Current Project

20-09 Understanding how bovine respiratory disease risk factors promote development of pneumonia as a strategy to develop novel methods to prevent disease

Executive Summary

Risk factors for bovine respiratory disease (BRD)— stress, virus infection, and adverse weather conditions—have been assumed to cause "immunosuppression" that predisposes to bacterial infection. Our recent data indicates an alternative, that these risk factors promote respiratory tract inflammation, which harmfully changes how the calf responds to subsequent bacterial infection of the respiratory tract. The distinction is important because it redirects strategies for disease prevention and risk assessment, thus aiming to minimize rather than enhance immune-inflammatory responses during this risk period.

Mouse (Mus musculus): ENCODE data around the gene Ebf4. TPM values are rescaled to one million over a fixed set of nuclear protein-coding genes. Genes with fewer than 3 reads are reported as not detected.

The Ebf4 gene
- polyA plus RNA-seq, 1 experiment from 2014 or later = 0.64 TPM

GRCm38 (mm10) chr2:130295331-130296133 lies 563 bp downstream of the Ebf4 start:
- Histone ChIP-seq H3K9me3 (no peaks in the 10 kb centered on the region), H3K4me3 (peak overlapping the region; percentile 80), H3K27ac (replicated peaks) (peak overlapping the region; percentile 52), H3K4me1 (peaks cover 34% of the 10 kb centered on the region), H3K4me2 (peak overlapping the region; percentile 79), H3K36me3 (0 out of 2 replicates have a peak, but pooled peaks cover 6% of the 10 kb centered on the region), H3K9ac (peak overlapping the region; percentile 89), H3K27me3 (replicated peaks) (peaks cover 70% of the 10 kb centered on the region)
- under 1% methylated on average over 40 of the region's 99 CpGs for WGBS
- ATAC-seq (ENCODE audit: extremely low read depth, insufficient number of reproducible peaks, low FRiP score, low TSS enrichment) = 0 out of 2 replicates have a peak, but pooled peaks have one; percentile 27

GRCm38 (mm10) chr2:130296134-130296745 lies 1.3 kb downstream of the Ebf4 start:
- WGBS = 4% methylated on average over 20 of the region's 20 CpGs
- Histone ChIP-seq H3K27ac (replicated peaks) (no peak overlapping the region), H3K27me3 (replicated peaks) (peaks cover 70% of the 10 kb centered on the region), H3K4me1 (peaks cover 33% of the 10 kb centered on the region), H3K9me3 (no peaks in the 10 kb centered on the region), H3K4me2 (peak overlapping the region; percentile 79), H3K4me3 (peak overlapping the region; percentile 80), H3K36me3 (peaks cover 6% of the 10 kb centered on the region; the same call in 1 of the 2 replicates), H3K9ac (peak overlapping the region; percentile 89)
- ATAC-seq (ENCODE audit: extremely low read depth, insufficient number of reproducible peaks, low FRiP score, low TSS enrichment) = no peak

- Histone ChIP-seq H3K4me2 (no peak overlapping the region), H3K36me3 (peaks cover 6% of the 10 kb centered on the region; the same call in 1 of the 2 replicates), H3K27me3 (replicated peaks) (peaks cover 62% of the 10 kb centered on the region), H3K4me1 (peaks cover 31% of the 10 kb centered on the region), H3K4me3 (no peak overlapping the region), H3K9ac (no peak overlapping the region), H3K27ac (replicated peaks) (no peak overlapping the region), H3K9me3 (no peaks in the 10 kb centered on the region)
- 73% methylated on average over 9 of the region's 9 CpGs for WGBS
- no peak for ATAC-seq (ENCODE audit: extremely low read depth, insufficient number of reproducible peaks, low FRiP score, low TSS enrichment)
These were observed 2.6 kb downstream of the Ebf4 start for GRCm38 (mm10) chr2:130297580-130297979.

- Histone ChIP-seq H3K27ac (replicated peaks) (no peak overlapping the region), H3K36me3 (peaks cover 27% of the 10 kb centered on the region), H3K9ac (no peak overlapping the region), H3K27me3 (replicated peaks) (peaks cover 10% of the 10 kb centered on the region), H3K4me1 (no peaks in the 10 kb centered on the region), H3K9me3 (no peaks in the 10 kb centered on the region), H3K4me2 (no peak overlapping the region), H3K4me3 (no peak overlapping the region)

This research focuses on inflammation during the early risk period before infection becomes established, whereas the later role of infection-induced inflammation in damaging lung tissue is already well-known. We have shown that inflammation in healthy calves arriving to feedlots leads to adverse disease outcomes. The next step is to evaluate how BRD risk factors promote inflammation within the respiratory tract. The approach involves comparison of controls to recently weaned and/or comingled beef calves, to identify evidence of excessive inflammatory responses and the biologic mechanisms underlying these abnormal responses. These advances are targeted to develop alternatives to antibiotics for disease prevention and more effective tools to assess BRD risk.

Thus, the proposed work addresses the research priorities of Animal Health, and specifically "Alternatives to antimicrobials for infection and disease management actively developing", "Calves are more robust, require less pharmaceutical intervention and regain optimal growth rates more quickly", "Develop management programs that utilize genetics, nutrition, welfare biosecurity and environmental management to produce robust cattle with reduced reliance on other treatments".

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